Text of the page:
• A recent study published in The Permanente Journal found that 79% of people using CBD experienced reduced feelings of anxiety in the first month. And 66.7% of people enjoyed significantly improved sleep. 4
  • In a recent study published in The American Journal of Psychiatry, researchers found CBD may reduce anxiety, stress hormones, and heart rate. What’s more, it may dampen cravings for dangerous, addictive substances of abuse. 5
  • In a study published in the journal PAIN, researchers at McGill University found CBD to be potentially effective for pain and anxiety relief. 6
  • Additionally, research has shown that CBD increases activity in centers of the brain responsible for mood and decision making and may enhance well-being. 7 Research has also shown CBD reduces resting blood pressure and the typical increase in blood pressure in response to stress.8
  • Findings presented by the recent International Cannabinoid Research Society even reported the use of CBD as beneficial for combating body fat and obesity.
  • A study found in the journal Neuropsychopharmacology found that CBD administered 1 ½ hours before a public speaking test to patients with a generalized social anxiety disorder (SAD) significantly reduced anxiety, cognitive impairment, and discomfort in speech performance. The placebo group (no CBD), on the other hand, presented higher anxiety, cognitive impairment, and discomfort. 9
  • CBD has been shown to have specific utility in reducing cigarette smoking. For instance, one study found a single week of CBD use (via inhaler), compared to placebo, reduced cigarette smoking by almost 40%. 10

Does CBD Work? A Recap

Admittedly, we’re merely on the precipice of understanding all there is to know about CBD. But as much as there is still to uncover about hemp and its entourage of health-boosting compounds, the anecdotal and scientific evidence are clear that CBD is much more hope than it is hype. While you should still be wary of bold claims and shady retailers, the question probably isn’t “does CBD work.” Rather, a better question is perhaps how many different ways does CBD work?


  • 1. Corroon J, Phillips JA. A cross-sectional study of cannabidiol users. Cannabis Cannabinoid Res. 2018;3(1):152-161. doi:10.1089/can.2018.0006
  • 2. Gill LL. CBD Goes Mainstream. Consumer Reports.
  • 3. Avins DK Jenni. New data show Americans are turning to CBD as a cure-all for the modern condition. Quartz.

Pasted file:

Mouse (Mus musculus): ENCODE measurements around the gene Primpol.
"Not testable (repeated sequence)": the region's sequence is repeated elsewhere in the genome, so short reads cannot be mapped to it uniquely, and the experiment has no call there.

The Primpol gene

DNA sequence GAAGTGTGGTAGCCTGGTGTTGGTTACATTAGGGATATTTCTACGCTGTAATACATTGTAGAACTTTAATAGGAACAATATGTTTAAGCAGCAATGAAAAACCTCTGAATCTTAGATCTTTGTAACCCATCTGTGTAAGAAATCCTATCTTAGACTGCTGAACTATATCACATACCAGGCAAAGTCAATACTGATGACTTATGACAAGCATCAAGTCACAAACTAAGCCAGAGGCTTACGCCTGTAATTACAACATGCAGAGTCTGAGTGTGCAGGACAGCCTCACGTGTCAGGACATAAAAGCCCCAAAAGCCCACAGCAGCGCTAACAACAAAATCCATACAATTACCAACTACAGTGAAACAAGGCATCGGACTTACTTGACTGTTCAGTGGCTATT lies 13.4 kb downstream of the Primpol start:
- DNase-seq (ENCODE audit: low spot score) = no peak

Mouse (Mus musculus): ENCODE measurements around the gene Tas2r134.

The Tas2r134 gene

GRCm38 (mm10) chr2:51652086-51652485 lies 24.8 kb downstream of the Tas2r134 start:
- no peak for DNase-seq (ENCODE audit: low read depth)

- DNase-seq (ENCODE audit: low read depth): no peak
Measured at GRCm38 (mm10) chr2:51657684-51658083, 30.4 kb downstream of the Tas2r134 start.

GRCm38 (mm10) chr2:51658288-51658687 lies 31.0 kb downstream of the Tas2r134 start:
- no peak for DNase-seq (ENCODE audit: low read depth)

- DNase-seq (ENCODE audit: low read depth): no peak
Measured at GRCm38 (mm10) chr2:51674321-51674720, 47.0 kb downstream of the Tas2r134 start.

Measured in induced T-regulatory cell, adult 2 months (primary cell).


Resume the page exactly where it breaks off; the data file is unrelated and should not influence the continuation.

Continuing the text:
• 4. Shannon S, Lewis N, Lee H, Hughes S. Cannabidiol in anxiety and sleep: A large case series. Perm J. 2019;23. doi:10.7812/TPP/18-041
  • 5. Hurd YL, Spriggs S, Alishayev J, et al. Cannabidiol for the reduction of cue-induced craving and anxiety in drug-abstinent individuals with heroin use disorder: A double-blind randomized placebo-controlled trial. Am J Psychiatry. May 2019:appiajp201918101191. doi:10.1176/appi.ajp.2019.18101191
  • 6. Gregorio DD, McLaughlin R, Posa L, et al. Cannabidiol modulates serotonergic transmission and reverses both allodynia and anxiety-like behavior in a model of neuropathic pain. Pain. 2019;160(1):136-150. doi:10.1097/j.pain.0000000000001386
  • 7. Grimm O, Löffler M, Kamping S, et al. Probing the endocannabinoid system in healthy volunteers: Cannabidiol alters fronto-striatal resting-state connectivity. Eur Neuropsychopharmacol J Eur Coll Neuropsychopharmacol. 2018;28(7):841-849. doi:10.1016/j.euroneuro.2018.04.004
  • 8. Jadoon KA, Tan GD, O’Sullivan SE. A single dose of cannabidiol reduces blood pressure in healthy volunteers in a randomized crossover study. JCI Insight. 2017;2(12). doi:10.1172/jci.insight.93760
  • 9. Bergamaschi MM, Queiroz RHC, Chagas MHN, et al. Cannabidiol reduces the anxiety induced by simulated public speaking in treatment-naïve social phobia patients. Neuropsychopharmacol Off Publ Am Coll Neuropsychopharmacol. 2011;36(6):1219-1226. doi:10.1038/npp.2011.6
  • 10. Morgan CJA, Das RK, Joye A, Curran HV, Kamboj SK. Cannabidiol reduces cigarette consumption in tobacco smokers: preliminary findings. Addict Behav. 2013;38(9):2433-2436. doi:10.1016/j.addbeh.2013.03.011